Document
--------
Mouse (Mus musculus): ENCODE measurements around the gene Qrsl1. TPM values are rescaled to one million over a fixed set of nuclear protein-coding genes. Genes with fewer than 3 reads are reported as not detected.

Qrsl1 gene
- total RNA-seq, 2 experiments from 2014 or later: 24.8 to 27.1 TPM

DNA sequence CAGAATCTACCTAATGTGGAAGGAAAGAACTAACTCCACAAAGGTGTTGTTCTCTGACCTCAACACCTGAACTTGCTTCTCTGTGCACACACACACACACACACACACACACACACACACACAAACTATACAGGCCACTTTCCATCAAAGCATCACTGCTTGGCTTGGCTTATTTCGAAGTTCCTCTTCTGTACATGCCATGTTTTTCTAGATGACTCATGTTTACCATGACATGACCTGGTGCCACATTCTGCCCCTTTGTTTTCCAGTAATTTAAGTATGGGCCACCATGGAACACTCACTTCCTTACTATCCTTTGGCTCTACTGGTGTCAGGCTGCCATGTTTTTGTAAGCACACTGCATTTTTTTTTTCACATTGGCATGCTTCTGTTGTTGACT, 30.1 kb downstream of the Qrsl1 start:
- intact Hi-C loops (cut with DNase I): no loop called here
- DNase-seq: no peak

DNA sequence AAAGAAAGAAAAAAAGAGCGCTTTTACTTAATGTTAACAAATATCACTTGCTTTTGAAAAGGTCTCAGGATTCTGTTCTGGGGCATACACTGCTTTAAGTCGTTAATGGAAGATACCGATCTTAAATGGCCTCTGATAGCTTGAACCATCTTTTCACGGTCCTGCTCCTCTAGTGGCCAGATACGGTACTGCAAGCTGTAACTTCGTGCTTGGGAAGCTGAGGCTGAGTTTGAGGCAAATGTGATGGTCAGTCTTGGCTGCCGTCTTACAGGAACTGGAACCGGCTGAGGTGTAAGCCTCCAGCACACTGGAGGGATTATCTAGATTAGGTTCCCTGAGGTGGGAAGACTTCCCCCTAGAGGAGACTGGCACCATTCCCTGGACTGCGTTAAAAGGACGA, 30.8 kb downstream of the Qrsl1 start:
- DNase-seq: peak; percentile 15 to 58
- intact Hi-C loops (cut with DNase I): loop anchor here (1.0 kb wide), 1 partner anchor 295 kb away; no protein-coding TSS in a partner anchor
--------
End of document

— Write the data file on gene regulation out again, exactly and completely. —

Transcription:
Mouse (Mus musculus): ENCODE measurements around the gene Qrsl1. TPM values are rescaled to one million over a fixed set of nuclear protein-coding genes. Genes with fewer than 3 reads are reported as not detected.

Qrsl1 gene
- total RNA-seq, 2 experiments from 2014 or later: 24.8 to 27.1 TPM

DNA sequence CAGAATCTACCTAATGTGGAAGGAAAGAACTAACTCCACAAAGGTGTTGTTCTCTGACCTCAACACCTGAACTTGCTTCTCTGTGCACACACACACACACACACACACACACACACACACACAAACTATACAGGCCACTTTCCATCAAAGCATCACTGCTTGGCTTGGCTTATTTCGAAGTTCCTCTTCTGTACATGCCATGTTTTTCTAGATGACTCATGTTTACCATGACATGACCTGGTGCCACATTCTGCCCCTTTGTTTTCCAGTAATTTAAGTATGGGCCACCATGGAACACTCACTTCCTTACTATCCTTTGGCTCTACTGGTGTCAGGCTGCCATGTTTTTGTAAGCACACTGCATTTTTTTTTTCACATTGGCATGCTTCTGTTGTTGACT, 30.1 kb downstream of the Qrsl1 start:
- intact Hi-C loops (cut with DNase I): no loop called here
- DNase-seq: no peak

DNA sequence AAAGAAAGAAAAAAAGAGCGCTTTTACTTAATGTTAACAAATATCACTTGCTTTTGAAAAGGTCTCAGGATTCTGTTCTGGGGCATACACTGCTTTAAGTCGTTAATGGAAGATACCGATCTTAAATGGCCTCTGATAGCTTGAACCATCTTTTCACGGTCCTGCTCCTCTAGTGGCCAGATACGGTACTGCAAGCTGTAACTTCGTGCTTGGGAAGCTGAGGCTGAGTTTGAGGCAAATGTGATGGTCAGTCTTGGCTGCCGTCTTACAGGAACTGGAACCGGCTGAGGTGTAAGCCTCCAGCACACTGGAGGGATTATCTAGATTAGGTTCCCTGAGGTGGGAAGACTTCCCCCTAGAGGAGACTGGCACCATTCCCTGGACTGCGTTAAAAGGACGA, 30.8 kb downstream of the Qrsl1 start:
- DNase-seq: peak; percentile 15 to 58
- intact Hi-C loops (cut with DNase I): loop anchor here (1.0 kb wide), 1 partner anchor 295 kb away; no protein-coding TSS in a partner anchor